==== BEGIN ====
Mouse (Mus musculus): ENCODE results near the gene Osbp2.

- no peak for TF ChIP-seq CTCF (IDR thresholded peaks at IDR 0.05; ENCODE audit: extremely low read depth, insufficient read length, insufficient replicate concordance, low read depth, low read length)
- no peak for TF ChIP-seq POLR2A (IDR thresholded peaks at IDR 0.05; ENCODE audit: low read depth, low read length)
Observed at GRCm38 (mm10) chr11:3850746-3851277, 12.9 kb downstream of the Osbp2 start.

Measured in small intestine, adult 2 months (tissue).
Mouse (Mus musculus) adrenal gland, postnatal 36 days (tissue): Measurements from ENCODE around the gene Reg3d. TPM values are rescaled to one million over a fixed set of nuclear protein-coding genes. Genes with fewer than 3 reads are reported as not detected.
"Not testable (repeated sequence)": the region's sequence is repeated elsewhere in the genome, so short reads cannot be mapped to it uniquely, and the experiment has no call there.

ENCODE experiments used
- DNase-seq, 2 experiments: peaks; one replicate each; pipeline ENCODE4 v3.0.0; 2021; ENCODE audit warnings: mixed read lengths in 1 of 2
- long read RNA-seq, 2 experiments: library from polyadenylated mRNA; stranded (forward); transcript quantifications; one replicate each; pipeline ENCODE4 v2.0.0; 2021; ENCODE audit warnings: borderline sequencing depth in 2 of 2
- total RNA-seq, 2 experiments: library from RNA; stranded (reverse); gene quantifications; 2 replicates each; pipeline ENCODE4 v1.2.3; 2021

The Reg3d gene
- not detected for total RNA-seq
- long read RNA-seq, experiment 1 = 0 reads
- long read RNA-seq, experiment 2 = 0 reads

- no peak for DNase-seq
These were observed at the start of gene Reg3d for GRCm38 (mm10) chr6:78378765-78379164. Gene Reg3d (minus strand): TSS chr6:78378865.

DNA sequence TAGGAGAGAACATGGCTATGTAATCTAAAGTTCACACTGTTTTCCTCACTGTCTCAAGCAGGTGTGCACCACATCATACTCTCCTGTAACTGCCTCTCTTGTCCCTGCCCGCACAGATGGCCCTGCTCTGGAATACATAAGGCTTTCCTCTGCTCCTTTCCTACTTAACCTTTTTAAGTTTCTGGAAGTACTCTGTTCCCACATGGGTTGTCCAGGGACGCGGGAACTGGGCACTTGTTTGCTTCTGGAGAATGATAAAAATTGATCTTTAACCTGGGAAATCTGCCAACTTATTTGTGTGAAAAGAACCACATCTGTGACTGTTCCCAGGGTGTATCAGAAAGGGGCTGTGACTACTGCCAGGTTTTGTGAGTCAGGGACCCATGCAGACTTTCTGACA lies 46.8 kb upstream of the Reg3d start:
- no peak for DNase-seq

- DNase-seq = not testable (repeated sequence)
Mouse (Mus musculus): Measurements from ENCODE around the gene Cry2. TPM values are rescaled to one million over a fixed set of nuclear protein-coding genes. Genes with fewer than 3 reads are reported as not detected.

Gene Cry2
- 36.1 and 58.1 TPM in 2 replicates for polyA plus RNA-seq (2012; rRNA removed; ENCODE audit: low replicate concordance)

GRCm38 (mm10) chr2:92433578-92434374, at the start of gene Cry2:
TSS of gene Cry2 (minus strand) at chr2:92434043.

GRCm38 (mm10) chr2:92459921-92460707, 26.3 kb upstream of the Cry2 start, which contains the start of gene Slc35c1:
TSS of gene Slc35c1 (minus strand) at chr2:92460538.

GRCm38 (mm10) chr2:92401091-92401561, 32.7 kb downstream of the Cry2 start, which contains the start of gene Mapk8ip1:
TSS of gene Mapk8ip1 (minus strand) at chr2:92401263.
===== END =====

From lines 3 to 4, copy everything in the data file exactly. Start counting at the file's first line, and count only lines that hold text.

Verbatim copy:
- no peak for TF ChIP-seq POLR2A (IDR thresholded peaks at IDR 0.05; ENCODE audit: low read depth, low read length)
Observed at GRCm38 (mm10) chr11:3850746-3851277, 12.9 kb downstream of the Osbp2 start.